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VERY FINE. EXTREMELY RARE EXAMPLE OF MAIL SMUGGLED FROM UNION-OCCUPIED NEW ORLEANS.
After New Orleans surrendered to Federal forces in April 1862 and with
Maj. Gen. Butler's ever-tightening grip on the city, various routes and means were used to carry mail from New Orleans residents to correspondents in the Confederacy, although such communication was a criminal act. In May 1863, Gen. Nathaniel P.
Banks, Butler's successor, ordered the deportation of all registered enemies of the United States residing in New Orleans (primarily those who refused to take the oath of allegiance). More than 700 families were forced to leave under miserable
conditions. On May 31, 1863, the Louisiana Relief Committee was organized to provide food, shelter and medicine to the mass of refugees. Another of its functions was to maintain a covert mail route between New Orleans and Mobile. The cover offered
here was probably carried out of New Orleans in mid-June 1863, during the mass deportation, but before the Louisiana Relief Committee route was formally established.
Ex Dr. Skinner (Image)
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A FINE AND EXTREMELY RARE EXAMPLE OF MAIL SMUGGLED OUT OF NEW ORLEANS JUST ONE MONTH AFTER UNION FORCES CAPTURED THE CITY. ESPECIALLY DESIRABLE WITH THE MIXED-ISSUE FRANKING.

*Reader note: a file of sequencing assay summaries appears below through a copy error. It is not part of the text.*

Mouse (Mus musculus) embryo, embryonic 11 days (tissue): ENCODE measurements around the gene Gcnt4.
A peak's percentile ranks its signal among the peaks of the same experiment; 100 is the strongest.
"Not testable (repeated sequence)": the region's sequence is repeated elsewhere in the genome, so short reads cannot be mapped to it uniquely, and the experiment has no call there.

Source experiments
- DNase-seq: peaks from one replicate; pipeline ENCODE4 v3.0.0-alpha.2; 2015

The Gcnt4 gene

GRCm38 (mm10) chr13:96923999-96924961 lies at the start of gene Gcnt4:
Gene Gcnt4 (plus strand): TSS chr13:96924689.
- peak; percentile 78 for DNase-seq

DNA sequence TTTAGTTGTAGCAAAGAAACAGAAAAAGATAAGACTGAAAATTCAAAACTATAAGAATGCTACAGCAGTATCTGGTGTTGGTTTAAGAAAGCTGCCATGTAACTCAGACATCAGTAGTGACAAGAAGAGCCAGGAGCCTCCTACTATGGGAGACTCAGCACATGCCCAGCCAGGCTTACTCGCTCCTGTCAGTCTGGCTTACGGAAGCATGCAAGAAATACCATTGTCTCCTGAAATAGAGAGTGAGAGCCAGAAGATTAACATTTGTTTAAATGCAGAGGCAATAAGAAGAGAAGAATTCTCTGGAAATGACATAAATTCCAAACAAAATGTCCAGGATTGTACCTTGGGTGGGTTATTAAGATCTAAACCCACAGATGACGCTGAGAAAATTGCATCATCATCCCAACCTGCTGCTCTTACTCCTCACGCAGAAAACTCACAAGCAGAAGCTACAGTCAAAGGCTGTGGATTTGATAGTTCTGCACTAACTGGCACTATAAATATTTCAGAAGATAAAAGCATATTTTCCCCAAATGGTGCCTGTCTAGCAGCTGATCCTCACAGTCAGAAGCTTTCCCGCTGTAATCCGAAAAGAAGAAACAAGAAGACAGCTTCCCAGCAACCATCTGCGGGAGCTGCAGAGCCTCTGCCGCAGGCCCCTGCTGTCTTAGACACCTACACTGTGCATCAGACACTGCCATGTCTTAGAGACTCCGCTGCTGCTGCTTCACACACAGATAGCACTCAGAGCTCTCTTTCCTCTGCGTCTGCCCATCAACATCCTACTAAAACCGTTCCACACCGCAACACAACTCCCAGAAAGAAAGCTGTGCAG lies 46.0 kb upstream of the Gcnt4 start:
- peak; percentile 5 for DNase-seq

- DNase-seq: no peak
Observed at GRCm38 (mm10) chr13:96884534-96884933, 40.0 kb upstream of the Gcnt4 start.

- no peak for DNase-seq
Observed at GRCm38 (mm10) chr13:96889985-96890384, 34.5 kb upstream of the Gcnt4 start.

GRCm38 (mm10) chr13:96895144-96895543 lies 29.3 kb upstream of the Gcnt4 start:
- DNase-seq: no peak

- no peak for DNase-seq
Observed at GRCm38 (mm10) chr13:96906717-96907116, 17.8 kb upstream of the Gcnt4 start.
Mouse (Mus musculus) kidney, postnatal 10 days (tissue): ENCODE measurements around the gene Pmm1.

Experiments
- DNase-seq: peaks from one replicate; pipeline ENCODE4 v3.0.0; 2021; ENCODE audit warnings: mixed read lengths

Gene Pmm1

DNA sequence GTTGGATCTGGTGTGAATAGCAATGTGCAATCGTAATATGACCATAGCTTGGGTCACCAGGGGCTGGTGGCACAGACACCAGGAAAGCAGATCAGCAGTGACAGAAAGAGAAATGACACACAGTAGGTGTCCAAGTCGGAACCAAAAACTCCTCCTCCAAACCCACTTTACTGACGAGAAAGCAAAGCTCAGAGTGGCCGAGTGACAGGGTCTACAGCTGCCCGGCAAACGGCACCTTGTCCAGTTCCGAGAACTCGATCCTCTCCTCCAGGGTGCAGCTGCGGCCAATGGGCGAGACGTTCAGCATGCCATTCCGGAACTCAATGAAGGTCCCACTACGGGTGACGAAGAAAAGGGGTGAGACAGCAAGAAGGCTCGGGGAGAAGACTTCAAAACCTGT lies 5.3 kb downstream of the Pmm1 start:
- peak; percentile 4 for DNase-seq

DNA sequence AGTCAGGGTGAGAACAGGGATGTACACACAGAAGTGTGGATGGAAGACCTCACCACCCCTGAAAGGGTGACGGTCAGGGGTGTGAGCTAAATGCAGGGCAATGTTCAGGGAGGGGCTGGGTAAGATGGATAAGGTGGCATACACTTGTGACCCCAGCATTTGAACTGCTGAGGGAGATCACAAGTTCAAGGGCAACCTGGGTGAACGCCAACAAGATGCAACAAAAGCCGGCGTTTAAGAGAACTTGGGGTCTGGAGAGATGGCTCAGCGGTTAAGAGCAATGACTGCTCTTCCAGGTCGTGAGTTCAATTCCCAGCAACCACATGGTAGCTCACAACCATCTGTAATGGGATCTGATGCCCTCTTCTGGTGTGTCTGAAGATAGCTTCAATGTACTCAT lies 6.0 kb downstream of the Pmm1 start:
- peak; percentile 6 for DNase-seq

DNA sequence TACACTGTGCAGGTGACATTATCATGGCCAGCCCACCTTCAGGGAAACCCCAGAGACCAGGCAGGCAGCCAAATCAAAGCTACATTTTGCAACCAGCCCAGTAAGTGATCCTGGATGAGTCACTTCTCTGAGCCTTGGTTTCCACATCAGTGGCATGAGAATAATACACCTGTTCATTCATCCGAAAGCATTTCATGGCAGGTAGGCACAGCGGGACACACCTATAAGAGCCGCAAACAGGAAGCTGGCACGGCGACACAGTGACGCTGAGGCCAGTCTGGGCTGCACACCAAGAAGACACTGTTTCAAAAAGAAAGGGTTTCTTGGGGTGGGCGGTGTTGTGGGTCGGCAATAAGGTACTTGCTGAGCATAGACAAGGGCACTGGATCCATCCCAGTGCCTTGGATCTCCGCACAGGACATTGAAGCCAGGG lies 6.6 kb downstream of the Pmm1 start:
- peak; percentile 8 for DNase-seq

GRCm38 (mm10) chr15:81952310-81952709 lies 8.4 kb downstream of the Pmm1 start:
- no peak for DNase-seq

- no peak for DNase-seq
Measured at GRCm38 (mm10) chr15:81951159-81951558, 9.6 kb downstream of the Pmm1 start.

Examples of mail carried clandestinely
to and from New Orleans after the occupation by Union forces in April 1862 are extremely rare. This cover pre-dates the formation of the Louisiana Relief Committee one year later. (Image)
VERY FINE APPEARANCE. A RARE LOUISIANA RELIEF COMMITTEE COVER FROM A CONFEDERATE PRISONER HELD AT RAMPART STREET PRISON IN OCCUPIED
NEW ORLEANS TO PRATTVILLE, ALABAMA, VIA MOBILE. FROM THE PRATT PRISONER-OF-WAR CORRESPONDENCE.
The Louisiana Relief Committee was formed on May 31, 1863, by a group of expatriate New Orleans citizens in Mobile, Alabama, to alleviate the
suffering of poor citizens who remained in U.S.-occupied New Orleans. With the tacit concurrence of Federal authorities in New Orleans, they arranged shipments of food and clothing to New Orleans and helped citizens leave New Orleans for the
Confederate States. These "Louisiana Relief Committee at Mobile" trips between Mobile and New Orleans via Pascagoula ran along the Mississippi Sound and carried letters which were not sanctioned by the U.S. authorities. Jules C. Denis, C.S.A. provost